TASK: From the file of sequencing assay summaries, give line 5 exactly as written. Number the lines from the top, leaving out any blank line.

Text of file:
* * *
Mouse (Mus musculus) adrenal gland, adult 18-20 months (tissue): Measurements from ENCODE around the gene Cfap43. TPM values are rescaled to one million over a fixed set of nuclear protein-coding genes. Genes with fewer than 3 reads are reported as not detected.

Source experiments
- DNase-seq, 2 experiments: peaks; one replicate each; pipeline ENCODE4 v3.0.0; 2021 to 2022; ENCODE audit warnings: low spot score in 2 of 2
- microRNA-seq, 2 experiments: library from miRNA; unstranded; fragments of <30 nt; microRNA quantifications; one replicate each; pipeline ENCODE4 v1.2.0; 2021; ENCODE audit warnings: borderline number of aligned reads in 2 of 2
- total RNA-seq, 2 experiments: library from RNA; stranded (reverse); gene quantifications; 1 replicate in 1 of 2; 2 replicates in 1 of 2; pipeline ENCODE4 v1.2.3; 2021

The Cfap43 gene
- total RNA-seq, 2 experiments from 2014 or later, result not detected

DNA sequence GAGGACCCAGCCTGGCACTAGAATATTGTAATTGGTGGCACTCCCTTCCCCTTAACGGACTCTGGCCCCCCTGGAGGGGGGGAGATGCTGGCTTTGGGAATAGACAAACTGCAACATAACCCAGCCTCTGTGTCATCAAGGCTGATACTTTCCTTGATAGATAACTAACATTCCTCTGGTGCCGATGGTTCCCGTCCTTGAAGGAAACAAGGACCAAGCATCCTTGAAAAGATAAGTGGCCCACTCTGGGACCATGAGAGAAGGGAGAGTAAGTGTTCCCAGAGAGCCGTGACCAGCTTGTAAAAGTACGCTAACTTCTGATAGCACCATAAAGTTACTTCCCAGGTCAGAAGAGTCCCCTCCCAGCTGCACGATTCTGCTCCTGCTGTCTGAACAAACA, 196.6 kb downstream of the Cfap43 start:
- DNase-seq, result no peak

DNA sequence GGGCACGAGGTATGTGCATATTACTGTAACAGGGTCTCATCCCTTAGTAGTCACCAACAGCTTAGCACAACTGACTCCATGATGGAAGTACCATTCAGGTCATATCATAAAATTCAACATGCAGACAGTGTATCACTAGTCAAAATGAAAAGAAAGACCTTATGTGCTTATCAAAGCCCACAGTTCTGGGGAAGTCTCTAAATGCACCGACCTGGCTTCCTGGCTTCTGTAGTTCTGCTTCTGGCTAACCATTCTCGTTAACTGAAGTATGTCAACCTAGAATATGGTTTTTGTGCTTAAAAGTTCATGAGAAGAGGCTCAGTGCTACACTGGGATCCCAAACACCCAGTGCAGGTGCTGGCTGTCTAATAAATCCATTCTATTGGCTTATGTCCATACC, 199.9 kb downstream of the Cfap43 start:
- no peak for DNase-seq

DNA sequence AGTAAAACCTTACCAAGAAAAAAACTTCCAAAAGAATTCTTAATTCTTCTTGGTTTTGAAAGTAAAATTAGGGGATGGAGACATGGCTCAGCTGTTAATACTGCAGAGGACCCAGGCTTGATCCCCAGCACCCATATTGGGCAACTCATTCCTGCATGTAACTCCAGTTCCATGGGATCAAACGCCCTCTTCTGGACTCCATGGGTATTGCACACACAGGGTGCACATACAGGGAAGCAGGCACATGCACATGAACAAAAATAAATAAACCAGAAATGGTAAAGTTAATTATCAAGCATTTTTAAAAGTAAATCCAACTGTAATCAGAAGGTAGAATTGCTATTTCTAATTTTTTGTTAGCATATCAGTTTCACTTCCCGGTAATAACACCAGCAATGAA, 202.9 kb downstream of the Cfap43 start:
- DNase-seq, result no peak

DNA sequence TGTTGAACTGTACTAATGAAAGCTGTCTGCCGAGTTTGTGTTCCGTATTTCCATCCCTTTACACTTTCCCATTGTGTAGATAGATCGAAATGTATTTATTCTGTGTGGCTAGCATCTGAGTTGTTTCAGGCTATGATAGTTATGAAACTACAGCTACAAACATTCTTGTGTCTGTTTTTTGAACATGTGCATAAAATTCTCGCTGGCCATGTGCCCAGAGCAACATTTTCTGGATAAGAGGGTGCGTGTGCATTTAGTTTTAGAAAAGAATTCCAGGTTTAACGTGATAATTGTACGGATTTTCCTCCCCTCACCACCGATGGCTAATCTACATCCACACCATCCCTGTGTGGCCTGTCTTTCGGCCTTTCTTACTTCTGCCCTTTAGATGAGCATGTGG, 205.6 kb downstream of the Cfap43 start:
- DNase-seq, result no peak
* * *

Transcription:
- total RNA-seq, 2 experiments: library from RNA; stranded (reverse); gene quantifications; 1 replicate in 1 of 2; 2 replicates in 1 of 2; pipeline ENCODE4 v1.2.3; 2021